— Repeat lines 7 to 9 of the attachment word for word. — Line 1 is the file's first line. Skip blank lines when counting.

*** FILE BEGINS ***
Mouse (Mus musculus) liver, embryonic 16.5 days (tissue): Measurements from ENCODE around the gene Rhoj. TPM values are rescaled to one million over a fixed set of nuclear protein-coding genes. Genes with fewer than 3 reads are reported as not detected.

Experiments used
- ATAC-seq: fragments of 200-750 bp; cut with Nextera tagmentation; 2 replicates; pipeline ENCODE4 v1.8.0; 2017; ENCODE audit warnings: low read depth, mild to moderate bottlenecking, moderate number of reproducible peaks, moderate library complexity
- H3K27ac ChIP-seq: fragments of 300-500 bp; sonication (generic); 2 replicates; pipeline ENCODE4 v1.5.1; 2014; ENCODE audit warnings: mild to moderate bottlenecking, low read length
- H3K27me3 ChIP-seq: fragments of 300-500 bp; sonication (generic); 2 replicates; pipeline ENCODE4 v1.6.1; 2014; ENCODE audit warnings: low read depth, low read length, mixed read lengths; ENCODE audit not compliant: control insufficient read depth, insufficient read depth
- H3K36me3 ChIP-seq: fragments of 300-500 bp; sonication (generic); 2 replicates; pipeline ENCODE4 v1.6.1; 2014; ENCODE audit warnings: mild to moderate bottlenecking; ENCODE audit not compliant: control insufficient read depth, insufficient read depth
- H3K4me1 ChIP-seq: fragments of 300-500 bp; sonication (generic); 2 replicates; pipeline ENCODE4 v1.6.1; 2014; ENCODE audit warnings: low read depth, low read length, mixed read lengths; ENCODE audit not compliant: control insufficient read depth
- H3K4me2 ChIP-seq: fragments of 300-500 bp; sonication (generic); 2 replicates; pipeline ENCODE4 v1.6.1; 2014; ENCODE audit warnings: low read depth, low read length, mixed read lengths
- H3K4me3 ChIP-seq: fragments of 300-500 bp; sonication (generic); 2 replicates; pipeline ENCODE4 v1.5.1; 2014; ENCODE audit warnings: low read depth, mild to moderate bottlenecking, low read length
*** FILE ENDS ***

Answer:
- H3K4me1 ChIP-seq: fragments of 300-500 bp; sonication (generic); 2 replicates; pipeline ENCODE4 v1.6.1; 2014; ENCODE audit warnings: low read depth, low read length, mixed read lengths; ENCODE audit not compliant: control insufficient read depth
- H3K4me2 ChIP-seq: fragments of 300-500 bp; sonication (generic); 2 replicates; pipeline ENCODE4 v1.6.1; 2014; ENCODE audit warnings: low read depth, low read length, mixed read lengths
- H3K4me3 ChIP-seq: fragments of 300-500 bp; sonication (generic); 2 replicates; pipeline ENCODE4 v1.5.1; 2014; ENCODE audit warnings: low read depth, mild to moderate bottlenecking, low read length